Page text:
path ⌜ unit ⋆ unit ⌝ ∙ sym (path unit)  ≡⟨ ap! G.idr ⟩≡
path unit ∙ sym (path unit)             ≡⟨ ∙-inv-r _  ⟩≡
refl                                    ∎


We define an elimination principle for Deloop, which has a monstruous type since it works in full generality. We’ll also need an eliminator into propositions later, so we define that now.

  Deloop-elim
: ∀ {ℓ'} (P : Deloop → Type ℓ')
→ (∀ x → is-hlevel (P x) 3)
→ (p : P base)
→ (ploop : ∀ x → PathP (λ i → P (path x i)) p p)
→ ( ∀ x y
→ SquareP (λ i j → P (path-sq x y i j))
(λ _ → p) (ploop x) (ploop (x ⋆ y)) (ploop y))
→ ∀ x → P x
Deloop-elim P grpd pp ploop psq base = pp
Deloop-elim P grpd pp ploop psq (path x i) = ploop x i
Deloop-elim P grpd pp ploop psq (path-sq x y i j) = psq x y i j
Deloop-elim P grpd pp ploop psq (squash a b p q r s i j k) =
is-hlevel→is-hlevel-dep 2 grpd
(g a) (g b) (λ i → g (p i)) (λ i → g (q i))
(λ i j → g (r i j)) (λ i j → g (s i j)) (squash a b p q r s) i j k
where
g = Deloop-elim P grpd pp ploop psq

Deloop-elim-prop
: ∀ {ℓ'} (P : Deloop → Type ℓ')
→ (∀ x → is-prop (P x))
→ P base
→ ∀ x → P x
Deloop-elim-prop P pprop p =
Deloop-elim P
(λ x → is-prop→is-hlevel-suc {n = 2} (pprop x)) p
(λ x → is-prop→pathp (λ i → pprop (path x i)) p p)
(λ x y → is-prop→squarep (λ i j → pprop (path-sq x y i j)) _ _ _ _)


We can then proceed to characterise the type point ≡ x by an encode-decode argument. We define a family Code, where the fibre over base is definitionally G; Then we exhibit inverse equivalences base ≡ x → Code x and Code x → base ≡ x, which fit together to establish G ≡ (base ≡ base). First, to define Code, we perform induction on Deloop:

  Code : Deloop → Set ℓ
Code =
Deloop-elim _ (λ _ → hlevel 3) (G .fst)
(λ x → n-ua (map x))
λ x y → n-Type-square (transport (sym Square≡double-composite-path) (lemma x y))


Since we must map into a type which is known to be a groupoid, we map to the type of Sets; Since the collection of $n$-types is a $(n+1)$-type, this is a groupoid. To arrange that the fibre over base is G, we give G as the argument for base in the elimination. This locks us into giving a family of automorphisms map : G → G ≡ G for the path constructor; The constructor path-sq then requires that map be a homomorphism from $G$ to ${\mathrm{Aut}}(G)$.

    where
map : ∀ x → ⌞ G ⌟ ≃ ⌞ G ⌟
map x = Iso→Equiv (_⋆ x , p) where
open is-iso

p : is-iso (_⋆ x)
p .inv = _⋆ x ⁻¹
p .rinv x = sym G.associative ·· ap₂ G._⋆_ refl G.inversel ·· G.idr
p .linv x = sym G.associative ·· ap₂ G._⋆_ refl G.inverser ·· G.idr


We take $y \mapsto y \star x$ as the definition of the map, which is an automorphism of $G$ since it is invertible by $y \mapsto y \star x^{-1}$, and it preserves composition by associativity of $\star$, as is shown in the lemma below.

      lemma : ∀ x y → ua (map x) ∙ ua (map y) ≡ ua (map (x ⋆ y))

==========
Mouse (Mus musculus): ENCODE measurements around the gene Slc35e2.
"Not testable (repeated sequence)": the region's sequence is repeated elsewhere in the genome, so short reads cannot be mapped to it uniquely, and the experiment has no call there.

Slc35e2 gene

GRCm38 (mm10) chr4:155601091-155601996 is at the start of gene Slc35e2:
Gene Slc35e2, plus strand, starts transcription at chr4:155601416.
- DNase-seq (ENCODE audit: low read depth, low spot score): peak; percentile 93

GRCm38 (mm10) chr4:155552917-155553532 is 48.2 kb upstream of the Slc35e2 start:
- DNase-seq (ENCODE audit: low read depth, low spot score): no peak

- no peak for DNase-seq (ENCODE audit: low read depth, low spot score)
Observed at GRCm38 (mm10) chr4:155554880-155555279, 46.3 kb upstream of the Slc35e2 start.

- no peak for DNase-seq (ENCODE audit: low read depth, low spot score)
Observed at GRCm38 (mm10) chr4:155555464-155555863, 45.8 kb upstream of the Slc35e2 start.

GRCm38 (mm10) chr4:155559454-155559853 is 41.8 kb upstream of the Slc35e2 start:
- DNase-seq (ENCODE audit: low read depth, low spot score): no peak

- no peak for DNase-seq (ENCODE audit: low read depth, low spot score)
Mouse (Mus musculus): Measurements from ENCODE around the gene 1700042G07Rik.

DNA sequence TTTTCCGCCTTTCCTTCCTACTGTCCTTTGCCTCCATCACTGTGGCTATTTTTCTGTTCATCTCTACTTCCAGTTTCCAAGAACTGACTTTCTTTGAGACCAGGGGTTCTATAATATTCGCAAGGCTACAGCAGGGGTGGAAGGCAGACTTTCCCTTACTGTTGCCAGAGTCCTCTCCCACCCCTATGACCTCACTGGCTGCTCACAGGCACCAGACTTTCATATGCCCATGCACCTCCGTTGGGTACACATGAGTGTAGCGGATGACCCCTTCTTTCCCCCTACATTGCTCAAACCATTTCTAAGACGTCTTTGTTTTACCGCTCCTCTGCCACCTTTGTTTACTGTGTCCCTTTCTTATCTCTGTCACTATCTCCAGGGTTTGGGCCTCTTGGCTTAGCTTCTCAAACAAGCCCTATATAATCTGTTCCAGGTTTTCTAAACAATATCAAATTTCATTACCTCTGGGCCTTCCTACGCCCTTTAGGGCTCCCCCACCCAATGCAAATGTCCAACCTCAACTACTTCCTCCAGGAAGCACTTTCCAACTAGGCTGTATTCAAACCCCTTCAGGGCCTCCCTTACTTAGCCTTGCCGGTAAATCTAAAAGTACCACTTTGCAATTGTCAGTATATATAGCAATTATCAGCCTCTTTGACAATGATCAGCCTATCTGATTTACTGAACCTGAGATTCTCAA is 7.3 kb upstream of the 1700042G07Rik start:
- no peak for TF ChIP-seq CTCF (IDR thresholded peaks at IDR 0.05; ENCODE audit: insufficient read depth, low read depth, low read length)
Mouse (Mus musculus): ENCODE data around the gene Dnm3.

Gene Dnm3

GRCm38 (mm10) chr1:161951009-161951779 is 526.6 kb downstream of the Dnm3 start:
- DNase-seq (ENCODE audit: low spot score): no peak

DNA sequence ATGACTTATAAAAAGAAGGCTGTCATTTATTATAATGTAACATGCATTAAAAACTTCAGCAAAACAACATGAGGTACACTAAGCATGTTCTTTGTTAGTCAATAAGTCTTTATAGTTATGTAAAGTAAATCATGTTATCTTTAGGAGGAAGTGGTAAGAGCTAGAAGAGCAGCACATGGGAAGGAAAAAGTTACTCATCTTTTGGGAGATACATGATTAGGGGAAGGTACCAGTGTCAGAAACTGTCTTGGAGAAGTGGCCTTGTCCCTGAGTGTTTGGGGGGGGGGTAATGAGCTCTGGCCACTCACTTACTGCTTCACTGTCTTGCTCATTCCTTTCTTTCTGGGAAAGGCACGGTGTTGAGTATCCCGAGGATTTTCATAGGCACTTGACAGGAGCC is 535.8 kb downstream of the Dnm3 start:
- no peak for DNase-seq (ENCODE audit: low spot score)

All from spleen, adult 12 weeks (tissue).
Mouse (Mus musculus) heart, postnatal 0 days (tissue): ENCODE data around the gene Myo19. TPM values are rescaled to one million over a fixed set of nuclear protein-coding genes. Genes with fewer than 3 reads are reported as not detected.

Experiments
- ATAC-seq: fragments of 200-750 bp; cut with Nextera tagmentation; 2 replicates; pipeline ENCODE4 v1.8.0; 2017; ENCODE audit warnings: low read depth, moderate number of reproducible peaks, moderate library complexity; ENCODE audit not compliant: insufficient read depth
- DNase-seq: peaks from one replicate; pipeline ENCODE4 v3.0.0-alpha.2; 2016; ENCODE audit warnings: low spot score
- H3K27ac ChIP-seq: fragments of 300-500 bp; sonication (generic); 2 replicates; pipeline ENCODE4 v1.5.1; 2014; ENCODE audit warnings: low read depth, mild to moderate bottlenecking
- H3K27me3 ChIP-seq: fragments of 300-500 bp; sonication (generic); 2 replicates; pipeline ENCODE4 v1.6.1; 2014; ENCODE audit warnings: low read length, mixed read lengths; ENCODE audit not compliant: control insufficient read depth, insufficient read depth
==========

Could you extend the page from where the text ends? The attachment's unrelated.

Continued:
lemma x y =
ua (map x) ∙ ua (map y) ≡⟨ sym ua∙ ⟩≡
ua (map x ∙e map y)     ≡⟨ ap ua (Σ-prop-path is-equiv-is-prop (funext λ z → sym (Group-on.associative (G .snd)))) ⟩≡
ua (map (x ⋆ y))        ∎


We then define the encoding and decoding functions. The encoding function encode is given by lifting a path from Deloop to Code. For decoding, we do induction on Deloop with Code x .fst → base ≡ x as the motive.

  encode : ∀ x → base ≡ x → ∣ Code x ∣
encode x p = subst (λ x → ∣ Code x ∣) p unit

decode : ∀ x → ∣ Code x ∣ → base ≡ x
decode = Deloop-elim _
(λ _ → hlevel 3)


With this motive, the type of what we must give for base reduces to G → base ≡ base, for which path suffices; The path case is handled by path-sq, and the path-sq case is automatic.

    path
(λ x → ua→ λ a → path-sq _ _)
(λ x y → is-set→squarep (λ i j → hlevel 2) _ _ _ _)


Proving that these are inverses finishes the proof. For one direction, we use path induction to reduce to the case decode base (encode base refl) ≡ refl; A quick argument tells us that encode base refl is the group identity, and since path is a group homomorphism, we have path unit = refl, as required.

  encode→decode : ∀ {x} (p : base ≡ x) → decode x (encode x p) ≡ p
encode→decode p =
J (λ y p → decode y (encode y p) ≡ p)
(ap path (transport-refl _) ∙ path-unit)
p


In the other direction, we do induction on deloopings; Since the motive is a family of propositions, we can use Deloop-elim-prop instead of the full Deloop-elim, which reduces the goal to proving $1 \star 1 = 1$.

  decode→encode : ∀ x (c : ∣ Code x ∣) → encode x (decode x c) ≡ c
decode→encode =
Deloop-elim-prop
(λ x → (c : ∣ Code x ∣) → encode x (decode x c) ≡ c)
(λ x → Π-is-hlevel 1 λ _ → Code x .is-tr _ _)
λ c → transport-refl _ ∙ G.idl


This completes the proof, and lets us establish that the fundamental group of Deloop is G, which is what we wanted.

  G≃ΩB : ⌞ G ⌟ ≃ (base ≡ base)
G≃ΩB = Iso→Equiv (path , iso (encode base) encode→decode (decode→encode base))

G≡π₁B : G ≡ πₙ₊₁ 0 (Deloop , base)
G≡π₁B = ∫-Path Groups-equational
(total-hom (λ x → inc (path x)) (record { pres-⋆ = λ x y → ap ∥_∥₀.inc (path-∙ _ _) }))
(∙-is-equiv (G≃ΩB .snd) (∥-∥₀-idempotent (squash base base)))